Directed by Ralph Fiennes
Starring Ralph Fiennes, Vanessa Redgrave, Gerard Butler
Ralph Fiennes' modern-dress adaptation of Shakespeare's "Coriolanus" is a tough-minded affair overflowing with machismo.
That is only to be expected from a movie derived from one of the Bard's hardest-edged plays, as directed by and starring the man who played "Harry Potter" villain Lord Voldemort.
What's more surprising - and disappointing - is the fact that beneath the manly posturing and thrilling handheld camera-captured combat scenes is a story bereft of heart, a mundane violent enterprise without any emotional appeal.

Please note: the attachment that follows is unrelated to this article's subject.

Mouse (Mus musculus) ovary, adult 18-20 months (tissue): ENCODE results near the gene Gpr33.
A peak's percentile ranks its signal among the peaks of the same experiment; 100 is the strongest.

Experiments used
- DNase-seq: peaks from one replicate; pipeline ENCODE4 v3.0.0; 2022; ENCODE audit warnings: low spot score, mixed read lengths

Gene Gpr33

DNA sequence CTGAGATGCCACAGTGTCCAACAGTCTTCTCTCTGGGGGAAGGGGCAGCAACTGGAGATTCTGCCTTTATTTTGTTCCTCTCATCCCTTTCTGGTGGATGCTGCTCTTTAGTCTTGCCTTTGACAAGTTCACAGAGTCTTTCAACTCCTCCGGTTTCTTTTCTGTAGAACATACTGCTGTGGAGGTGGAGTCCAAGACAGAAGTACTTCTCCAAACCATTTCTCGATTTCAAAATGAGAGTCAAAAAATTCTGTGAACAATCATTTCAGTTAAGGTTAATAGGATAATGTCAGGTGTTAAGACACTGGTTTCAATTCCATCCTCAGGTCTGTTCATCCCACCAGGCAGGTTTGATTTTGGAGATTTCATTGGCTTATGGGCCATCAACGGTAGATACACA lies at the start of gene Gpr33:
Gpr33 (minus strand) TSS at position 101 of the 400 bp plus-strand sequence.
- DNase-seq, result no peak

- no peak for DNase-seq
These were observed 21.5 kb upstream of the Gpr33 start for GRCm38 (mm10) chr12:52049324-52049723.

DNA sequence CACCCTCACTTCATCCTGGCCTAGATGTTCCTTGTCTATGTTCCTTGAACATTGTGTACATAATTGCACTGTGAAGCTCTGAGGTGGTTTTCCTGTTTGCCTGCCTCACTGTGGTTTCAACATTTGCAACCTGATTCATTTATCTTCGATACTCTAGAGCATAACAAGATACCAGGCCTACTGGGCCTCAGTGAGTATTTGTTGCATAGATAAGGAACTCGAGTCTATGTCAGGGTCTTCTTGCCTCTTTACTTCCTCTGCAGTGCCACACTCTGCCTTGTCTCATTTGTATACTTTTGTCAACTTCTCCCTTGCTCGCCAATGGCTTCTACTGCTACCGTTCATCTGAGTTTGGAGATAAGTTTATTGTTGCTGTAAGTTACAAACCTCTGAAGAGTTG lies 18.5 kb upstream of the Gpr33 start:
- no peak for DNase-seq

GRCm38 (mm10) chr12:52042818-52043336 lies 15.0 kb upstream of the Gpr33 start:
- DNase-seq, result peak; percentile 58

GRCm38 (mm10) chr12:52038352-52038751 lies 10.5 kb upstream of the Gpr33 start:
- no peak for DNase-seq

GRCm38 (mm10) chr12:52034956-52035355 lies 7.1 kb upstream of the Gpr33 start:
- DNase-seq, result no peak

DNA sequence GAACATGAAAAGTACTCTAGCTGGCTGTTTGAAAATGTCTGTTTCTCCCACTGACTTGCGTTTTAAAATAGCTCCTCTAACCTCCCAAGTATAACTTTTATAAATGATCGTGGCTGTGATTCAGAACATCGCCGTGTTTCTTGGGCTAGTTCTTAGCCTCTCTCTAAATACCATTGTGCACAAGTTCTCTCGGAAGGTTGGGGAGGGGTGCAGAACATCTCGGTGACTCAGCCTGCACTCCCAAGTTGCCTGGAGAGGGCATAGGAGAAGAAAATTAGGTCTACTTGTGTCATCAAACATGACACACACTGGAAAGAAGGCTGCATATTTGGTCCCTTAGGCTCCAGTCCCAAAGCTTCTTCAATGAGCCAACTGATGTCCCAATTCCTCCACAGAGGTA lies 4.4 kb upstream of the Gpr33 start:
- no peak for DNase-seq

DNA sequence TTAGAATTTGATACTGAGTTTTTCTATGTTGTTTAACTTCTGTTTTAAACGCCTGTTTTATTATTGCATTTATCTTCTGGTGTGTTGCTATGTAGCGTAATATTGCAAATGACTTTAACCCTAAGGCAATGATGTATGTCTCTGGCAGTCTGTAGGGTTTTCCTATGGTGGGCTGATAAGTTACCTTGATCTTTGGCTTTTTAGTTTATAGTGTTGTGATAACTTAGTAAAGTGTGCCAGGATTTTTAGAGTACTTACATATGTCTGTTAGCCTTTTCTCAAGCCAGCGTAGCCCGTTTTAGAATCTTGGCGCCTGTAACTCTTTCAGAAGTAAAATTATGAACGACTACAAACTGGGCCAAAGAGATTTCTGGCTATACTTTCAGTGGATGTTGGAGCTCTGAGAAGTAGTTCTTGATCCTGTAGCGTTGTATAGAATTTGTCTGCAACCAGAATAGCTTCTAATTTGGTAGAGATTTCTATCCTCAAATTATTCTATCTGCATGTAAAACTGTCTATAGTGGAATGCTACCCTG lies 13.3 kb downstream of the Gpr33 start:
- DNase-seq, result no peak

Fiennes plays Caius Martius, a general turned political candidate who's banished from his homeland. Teaming up with his once-sworn enemy, Tullus Aufidius (Gerard Butler), Martius vows revenge.
The screenplay, by Fiennes and John Logan, preserves the righteous fury emblazoned in Shakespeare's words, which pour forth from the star with impressive, earth-shaking rage.
"Coriolanus," set in an imagined Rome (i.e. not the Italian capital) and shot in Belgrade, is rife with surreal war-torn atmospherics, coming complete with political backstabbing and a hard Eastern European edge.
But the film is so relentlessly one-dimensional that it's hard to care about any of it.